Posted on : 05-09-2009 | By : Cacophanus | In : Reviews
Back in the day, many a Gundam game had the player pilot the RX-78-2, and consequently steer the neurotic Amuro Rey, through a treacherous future of civil war and political intrigue. This stuff sold, by the bucket load. They were generally pretty abysmal games, however. Thankfully, somebody at Bandai decided to correct matters.
This epiphany in Gundam gaming came in the form of Gundam Gaiden (aka “The Blue Destiny”). There were a total of three games released for the Sega Saturn that enabled the player to control a bog standard Federation “GM” mobile suit. A far cry from the uber-powerful eponymous Gundam. In short, the player was a grunt, and had to work their way through a series of particularly tough campaigns. Each “game” was merely a chapter in the overall plot as well, and also saw the player being awarded with progressively more powerful mobile suits as they progressed. The Gundam Gaiden trilogy of games is very much respected by many a mecha gamer, so you can imagine the fervour when Bandai announced a successor for this superb series of games on the (then) new Dreamcast console.
Despite the obvious graphical improvements, the biggest modification to the series was how you could directly control the actions of your wingmen. Admittedly the game’s focus was predominantly action based, but the real time tactics element added a whole new dimension to the, already very solid, gameplay.
Posted on : 05-09-2009 | By : Cacophanus | In : Features
What with the latest TV series, Macross Frontier, finishing a fairly recently ago and the new PSP game Macross Ace Frontier being released with another on the way, it seems that now is a good time to talk about a series that has often been given a somewhat unfortunate gaming treatment.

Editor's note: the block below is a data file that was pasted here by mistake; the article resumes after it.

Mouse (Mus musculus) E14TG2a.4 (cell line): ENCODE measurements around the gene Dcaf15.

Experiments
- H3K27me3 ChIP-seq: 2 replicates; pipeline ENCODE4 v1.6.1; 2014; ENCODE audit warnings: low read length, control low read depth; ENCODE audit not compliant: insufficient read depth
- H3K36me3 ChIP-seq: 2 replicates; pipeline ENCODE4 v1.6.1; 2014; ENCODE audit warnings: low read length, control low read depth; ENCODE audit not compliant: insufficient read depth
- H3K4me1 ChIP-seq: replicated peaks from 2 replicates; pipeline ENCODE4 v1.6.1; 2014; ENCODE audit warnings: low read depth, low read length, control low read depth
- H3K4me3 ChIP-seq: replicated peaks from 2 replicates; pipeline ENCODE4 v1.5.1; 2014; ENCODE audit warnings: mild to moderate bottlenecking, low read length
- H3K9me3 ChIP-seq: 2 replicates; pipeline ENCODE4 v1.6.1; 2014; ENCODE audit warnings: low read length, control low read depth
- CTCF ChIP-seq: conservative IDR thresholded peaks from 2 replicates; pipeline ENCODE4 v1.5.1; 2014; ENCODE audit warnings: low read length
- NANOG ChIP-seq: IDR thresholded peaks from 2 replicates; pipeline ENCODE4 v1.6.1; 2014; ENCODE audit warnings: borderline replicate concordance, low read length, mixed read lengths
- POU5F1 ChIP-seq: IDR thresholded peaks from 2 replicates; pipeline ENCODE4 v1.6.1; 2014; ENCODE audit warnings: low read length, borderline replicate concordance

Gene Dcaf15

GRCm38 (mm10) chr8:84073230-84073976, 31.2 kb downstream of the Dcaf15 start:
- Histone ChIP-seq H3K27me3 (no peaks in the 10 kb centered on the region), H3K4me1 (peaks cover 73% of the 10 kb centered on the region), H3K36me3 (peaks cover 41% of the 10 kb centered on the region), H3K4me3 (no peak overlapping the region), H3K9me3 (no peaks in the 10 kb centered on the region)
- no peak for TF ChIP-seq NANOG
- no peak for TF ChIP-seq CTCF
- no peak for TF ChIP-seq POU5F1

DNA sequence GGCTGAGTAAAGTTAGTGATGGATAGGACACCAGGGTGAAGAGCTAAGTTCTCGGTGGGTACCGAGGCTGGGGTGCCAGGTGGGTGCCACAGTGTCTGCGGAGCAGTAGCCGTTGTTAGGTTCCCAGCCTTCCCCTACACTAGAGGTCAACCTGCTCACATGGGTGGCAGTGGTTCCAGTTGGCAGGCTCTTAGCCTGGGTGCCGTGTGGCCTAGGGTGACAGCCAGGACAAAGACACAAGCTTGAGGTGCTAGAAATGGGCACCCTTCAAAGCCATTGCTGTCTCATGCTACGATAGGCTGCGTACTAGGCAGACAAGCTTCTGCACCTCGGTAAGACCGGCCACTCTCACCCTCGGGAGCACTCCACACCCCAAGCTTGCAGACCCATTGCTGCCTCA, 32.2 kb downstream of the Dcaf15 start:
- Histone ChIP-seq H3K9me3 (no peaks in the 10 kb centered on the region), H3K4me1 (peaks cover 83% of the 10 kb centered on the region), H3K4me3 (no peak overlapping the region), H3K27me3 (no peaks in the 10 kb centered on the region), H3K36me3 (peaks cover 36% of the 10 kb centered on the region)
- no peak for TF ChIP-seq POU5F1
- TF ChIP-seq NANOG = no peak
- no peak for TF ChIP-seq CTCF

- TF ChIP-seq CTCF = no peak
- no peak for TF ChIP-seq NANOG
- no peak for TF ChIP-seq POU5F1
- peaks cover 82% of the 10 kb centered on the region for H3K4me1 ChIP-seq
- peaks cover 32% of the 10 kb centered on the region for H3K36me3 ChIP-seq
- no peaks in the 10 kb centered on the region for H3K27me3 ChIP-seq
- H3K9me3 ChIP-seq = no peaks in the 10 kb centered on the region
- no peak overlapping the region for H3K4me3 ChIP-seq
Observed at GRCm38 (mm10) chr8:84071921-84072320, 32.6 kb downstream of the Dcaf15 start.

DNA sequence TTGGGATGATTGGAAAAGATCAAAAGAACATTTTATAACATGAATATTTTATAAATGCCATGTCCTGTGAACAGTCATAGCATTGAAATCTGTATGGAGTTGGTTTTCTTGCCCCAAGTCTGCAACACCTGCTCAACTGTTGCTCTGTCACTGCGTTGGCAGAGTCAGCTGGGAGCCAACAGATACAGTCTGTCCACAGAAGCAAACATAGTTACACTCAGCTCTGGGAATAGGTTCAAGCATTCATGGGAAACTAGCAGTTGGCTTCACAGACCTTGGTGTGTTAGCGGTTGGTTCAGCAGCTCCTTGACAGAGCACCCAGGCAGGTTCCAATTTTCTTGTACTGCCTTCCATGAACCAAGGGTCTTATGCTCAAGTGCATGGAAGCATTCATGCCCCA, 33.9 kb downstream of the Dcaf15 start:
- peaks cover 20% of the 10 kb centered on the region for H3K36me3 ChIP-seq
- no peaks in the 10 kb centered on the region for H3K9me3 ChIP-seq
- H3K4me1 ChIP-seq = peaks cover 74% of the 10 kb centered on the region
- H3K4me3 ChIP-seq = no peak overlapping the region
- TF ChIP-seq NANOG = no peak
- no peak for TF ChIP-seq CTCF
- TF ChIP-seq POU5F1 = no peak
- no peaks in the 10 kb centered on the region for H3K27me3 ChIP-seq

Of all the mecha franchises out there Macross is one of the most badly represented. This isn’t because developers want to sabotage the series but more down to the fact that each Macross game is actually comprised of three disparate gaming genres all vying for dominance via one control method.
To clarify, Macross is a series based around love triangles, giant aliens, music and, of course, planes that can transform into large robots. Naturally, each game focuses on these variable fighters, which results in a game that has to offer control for each of it’s three modes; fighter, GERWALK and battroid.
To say that that this is a pretty tough undertaking isn’t in any way an understatement. It’s actually, almost utterly impossible.
Posted on : 03-09-2009 | By : Cacophanus | In : Reviews
There are a few anime series tie-ins that are almost always functional travesties when it comes to gaming adaptations. One of those has been Ryosuke Takahashi’s Soukou Kihei VOTOMS. Every single game has treated Armored Trooper (AT) combat with a fastidiously rigid approach and missed the actual functional parameters of the mecha themselves. The problem lies with the Scopedog, the Gilgamesh’s multi-purpose and mass-produced AT.
In each of the AT’s feet you have hidden wheels that, once engaged, allow the mecha to effectively roller-skate at high speeds. In the series, the momentum of the AT has a direct role in how the mecha “banks” into corners, but the literal idiocy that ensues is down to the fact that, in the anime, the mecha are manually driven. This means tracking a target and rolling are controlled independently. Now in an AT you have sticks and pedals, so this approach makes sense. The sticks control the torso, turning and target tracking, but the pedals handle the rollers. All of this fits with that control setup, but mapping that directly to a pad will produce the functional equivalent of wrestling with a ferret. It’s overly complex and incredibly frustrating, something that multiple PS1 games have confirmed on numerous occasions.
Posted on : 02-09-2009 | By : Cacophanus | In : Features